New Technology

IMAX Corporation has introduced digital projection systems in the market which has revolutionized the motion picture exhibition industry. This technology enables theatre companies to “download high-quality, long-lasting movies from a private Internet system rather than have trucks transport clunky old-fashioned film stock to multiplex movie theaters” (Orol). IMAX had started its quest for digital projectors when it acquired a UK based company called Digital Projection International in 1999 (Orol).

IMAX entered into deals with other theater operators like AMC Entertainment Inc. (International Herald Tribune) and Regal Entertainment Group (Peer), to install digital projectors in their theatres in 2007 and 2008 respectively. This raised the share value of the IMAX stock in the market, indicating a turn back in the declining revenue: “Imax’s shares were up C$2.65 (US$2.64) to C$7.29 (US$7.28) in late afternoon trading on the Toronto Stock Exchange.” (International Herald Tribune)


Diversified Business

IMAX’s business is diversified into various areas. Though its main business in sale of photographic equipments, it also provides other services, production, post-production, and theatrical services. This provides the business the immunization from the problem of market downgrading. One of the main business areas of IMAX is to design theatres and provide consultation into the designing.

Table 1

Strength Weakness
  • New Technology
  • Diversified Business
  • High Cost of New Technology
  • One business segment growing, others are declining
  • Geographic concentration
Opportunity Threat
  • Rise in demand for specialist movies
  • Growth of motion picture industry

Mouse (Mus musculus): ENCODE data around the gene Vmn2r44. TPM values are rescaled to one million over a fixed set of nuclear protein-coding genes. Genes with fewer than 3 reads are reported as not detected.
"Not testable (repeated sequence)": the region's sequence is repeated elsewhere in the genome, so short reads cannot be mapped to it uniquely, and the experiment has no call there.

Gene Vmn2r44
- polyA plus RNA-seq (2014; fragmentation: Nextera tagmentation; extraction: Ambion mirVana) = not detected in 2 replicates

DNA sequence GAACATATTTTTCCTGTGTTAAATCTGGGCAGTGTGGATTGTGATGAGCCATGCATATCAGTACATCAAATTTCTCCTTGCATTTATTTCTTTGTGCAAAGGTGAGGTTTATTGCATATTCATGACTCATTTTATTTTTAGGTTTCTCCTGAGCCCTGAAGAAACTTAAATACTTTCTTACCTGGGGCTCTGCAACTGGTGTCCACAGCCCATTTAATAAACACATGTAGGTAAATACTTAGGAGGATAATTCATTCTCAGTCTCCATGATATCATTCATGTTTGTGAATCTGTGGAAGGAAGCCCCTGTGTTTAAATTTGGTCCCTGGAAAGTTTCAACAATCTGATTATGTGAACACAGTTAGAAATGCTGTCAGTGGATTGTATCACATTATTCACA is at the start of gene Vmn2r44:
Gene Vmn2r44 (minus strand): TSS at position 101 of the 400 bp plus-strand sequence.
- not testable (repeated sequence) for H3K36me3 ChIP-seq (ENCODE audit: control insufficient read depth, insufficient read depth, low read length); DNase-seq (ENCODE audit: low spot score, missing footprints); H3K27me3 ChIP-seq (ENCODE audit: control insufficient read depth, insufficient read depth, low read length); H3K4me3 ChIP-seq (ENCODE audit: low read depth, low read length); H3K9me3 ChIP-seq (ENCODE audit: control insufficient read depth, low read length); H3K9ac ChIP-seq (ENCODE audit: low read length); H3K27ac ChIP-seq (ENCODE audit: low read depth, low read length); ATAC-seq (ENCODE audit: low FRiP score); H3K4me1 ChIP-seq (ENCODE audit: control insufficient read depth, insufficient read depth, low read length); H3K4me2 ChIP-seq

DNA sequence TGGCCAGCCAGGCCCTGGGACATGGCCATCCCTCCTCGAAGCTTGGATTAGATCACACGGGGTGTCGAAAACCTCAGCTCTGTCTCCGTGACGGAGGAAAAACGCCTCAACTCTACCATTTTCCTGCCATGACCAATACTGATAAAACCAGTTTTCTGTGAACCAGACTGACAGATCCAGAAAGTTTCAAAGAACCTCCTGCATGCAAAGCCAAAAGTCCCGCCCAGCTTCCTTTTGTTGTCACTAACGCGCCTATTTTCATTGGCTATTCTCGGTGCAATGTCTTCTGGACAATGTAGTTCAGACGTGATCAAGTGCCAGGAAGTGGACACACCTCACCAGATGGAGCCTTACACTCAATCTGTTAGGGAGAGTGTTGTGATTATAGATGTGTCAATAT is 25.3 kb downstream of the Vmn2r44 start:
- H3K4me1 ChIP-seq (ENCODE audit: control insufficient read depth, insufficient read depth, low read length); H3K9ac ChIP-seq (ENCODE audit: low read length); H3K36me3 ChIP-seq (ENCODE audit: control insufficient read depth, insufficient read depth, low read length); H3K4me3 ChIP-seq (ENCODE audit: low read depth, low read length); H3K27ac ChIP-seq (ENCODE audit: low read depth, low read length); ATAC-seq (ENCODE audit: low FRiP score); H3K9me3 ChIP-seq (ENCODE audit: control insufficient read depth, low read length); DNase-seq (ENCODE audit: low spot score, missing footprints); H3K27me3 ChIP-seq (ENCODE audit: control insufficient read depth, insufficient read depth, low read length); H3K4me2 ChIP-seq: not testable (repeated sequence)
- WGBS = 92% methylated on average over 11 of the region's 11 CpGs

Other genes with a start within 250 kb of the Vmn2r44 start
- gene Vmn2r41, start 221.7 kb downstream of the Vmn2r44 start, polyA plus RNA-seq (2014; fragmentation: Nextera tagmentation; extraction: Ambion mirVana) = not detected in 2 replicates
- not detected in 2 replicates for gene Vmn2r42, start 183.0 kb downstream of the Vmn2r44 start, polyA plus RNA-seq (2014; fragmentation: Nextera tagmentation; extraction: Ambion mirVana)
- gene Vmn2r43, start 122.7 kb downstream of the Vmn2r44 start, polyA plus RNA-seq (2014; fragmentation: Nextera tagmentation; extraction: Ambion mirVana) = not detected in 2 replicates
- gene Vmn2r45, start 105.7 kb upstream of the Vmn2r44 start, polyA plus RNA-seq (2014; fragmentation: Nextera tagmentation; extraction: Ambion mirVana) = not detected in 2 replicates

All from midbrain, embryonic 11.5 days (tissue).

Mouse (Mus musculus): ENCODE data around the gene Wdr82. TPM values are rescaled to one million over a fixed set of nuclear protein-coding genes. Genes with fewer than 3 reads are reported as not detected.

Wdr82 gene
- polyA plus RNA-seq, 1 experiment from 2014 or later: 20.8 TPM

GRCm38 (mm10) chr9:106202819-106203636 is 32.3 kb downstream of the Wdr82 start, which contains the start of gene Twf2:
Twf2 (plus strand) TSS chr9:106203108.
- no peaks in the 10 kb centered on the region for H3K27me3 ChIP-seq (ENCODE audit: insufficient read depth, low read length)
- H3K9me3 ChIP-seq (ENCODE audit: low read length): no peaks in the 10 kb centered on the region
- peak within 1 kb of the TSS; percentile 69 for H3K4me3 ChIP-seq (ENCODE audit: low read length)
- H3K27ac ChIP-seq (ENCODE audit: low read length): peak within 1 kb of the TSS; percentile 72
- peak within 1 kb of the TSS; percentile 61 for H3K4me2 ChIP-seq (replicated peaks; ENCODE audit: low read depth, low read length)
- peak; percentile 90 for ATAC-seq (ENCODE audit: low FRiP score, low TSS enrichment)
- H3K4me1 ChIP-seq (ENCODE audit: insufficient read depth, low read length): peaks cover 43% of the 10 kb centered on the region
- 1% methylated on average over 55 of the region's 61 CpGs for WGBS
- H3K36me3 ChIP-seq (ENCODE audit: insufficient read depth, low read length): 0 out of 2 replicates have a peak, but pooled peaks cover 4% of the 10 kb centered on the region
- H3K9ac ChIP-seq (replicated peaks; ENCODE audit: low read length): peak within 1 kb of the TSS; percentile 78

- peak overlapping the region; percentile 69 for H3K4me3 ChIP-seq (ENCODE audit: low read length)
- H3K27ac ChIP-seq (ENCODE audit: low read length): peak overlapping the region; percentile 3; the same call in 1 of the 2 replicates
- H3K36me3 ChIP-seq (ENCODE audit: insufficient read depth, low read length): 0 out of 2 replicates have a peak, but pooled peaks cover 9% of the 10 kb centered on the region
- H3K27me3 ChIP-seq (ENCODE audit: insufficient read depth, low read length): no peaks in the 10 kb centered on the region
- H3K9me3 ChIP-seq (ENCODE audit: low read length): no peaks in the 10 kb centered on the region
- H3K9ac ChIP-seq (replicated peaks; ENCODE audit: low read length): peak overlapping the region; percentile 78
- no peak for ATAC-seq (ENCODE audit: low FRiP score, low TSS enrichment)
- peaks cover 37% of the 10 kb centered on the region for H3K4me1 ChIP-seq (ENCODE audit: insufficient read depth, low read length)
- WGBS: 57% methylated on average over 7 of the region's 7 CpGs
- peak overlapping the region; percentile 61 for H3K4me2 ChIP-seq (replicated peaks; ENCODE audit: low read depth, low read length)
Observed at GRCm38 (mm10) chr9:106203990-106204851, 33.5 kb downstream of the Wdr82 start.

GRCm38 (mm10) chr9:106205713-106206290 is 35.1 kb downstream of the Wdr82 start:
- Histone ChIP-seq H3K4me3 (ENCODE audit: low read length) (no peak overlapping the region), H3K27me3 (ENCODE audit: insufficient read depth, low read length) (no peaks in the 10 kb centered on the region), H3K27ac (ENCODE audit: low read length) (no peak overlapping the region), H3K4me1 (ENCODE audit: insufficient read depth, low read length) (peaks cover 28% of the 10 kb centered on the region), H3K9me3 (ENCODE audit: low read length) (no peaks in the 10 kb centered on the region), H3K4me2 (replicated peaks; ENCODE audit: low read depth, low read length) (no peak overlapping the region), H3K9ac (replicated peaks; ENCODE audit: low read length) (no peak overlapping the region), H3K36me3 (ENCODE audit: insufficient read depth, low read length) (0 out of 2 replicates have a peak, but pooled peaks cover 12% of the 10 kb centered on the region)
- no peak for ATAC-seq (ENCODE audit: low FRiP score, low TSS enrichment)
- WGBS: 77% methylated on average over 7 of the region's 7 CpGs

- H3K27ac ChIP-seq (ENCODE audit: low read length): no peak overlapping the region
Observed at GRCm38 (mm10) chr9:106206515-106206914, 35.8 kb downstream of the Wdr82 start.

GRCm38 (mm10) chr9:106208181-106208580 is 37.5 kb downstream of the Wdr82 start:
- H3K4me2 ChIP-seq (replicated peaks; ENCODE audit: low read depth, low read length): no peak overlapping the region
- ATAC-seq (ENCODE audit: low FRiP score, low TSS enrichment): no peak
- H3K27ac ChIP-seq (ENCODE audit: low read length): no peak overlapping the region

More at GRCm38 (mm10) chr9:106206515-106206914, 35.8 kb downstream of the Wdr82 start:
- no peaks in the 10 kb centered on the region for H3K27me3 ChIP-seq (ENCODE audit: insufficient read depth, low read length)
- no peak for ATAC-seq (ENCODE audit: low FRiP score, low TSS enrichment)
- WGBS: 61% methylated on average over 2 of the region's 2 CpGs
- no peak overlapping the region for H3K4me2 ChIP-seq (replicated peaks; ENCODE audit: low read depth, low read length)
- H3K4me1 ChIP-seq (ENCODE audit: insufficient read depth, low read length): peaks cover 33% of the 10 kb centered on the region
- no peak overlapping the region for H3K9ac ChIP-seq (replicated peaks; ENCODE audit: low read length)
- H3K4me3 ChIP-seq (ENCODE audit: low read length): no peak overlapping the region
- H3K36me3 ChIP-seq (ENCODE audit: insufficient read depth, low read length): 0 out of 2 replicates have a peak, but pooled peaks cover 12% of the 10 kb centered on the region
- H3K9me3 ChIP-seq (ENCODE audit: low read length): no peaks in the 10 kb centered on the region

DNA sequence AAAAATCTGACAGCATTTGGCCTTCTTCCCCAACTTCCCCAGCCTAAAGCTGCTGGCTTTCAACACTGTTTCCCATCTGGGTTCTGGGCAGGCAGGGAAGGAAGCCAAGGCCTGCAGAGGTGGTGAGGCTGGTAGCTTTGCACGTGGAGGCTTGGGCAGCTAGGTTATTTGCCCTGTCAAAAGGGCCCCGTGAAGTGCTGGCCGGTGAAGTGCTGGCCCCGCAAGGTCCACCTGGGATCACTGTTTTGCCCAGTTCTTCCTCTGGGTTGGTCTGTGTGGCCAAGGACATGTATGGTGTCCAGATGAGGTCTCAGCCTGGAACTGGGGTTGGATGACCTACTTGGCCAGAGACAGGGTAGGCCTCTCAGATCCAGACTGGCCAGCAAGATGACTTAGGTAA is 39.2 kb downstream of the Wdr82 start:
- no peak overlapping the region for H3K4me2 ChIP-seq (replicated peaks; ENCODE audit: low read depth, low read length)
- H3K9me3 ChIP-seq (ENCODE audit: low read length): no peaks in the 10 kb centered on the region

• Alliance with theatre houses
  • Economic recession
  • Competition


High Cost of New Technology

The cost of the new digital projectors is very high. The prices are around $100,000 for a single projector while the conventional projectors cost around $17,000 to $25,000. The first time cost of implementing this system comes to around $250,000. This indicates that the rate of acceptance of digital cameras will be slower due to its price factor. Due to the high price, market capturing with the new product will take some time. This is a weakness for IMAX as it needs this new technology to capture as much of the market as possible before a competitors brings in a cheaper option.

One business segment growing

IMAX has six business segments, but the only segment which has an incremental share in total revenue is IMAX systems sale. Other’s share has been dwindling. This indicates that the business is heavily concentrated on only one segment. If this segment fails, IMAX will have great difficulty in recovering.

Geographic concentration

The maximum share of revenue from a geographic segment is from North America and that too the United States. As there is a recessionary phase in the country, the entertainment industry to has been facing a toll of the dampened consumer demand.


Rise in demand for specialist movies

There has been a rise in the demand for movies in North America. Moreover, there has been a rise of demand for specialty movies in the continent. This increases the chances of increased revenue for IMAX’s 3D business segment.

Rise in demand for specialist movies

The motion picture industry has been on the growing phase. The number of admissions in theatres has increased from 1.099 billion in 1992 to 1.4 billion in 2007 (MPAA). This shows that there has been an increase in the demand for movies in theatres. Further, the number of films released also increased from 462 in 2001 to 590 in 2007. This also indicates that there is a rising trend in the industry. This definitely creates an opportunity for IMAX in expanding its revenue base.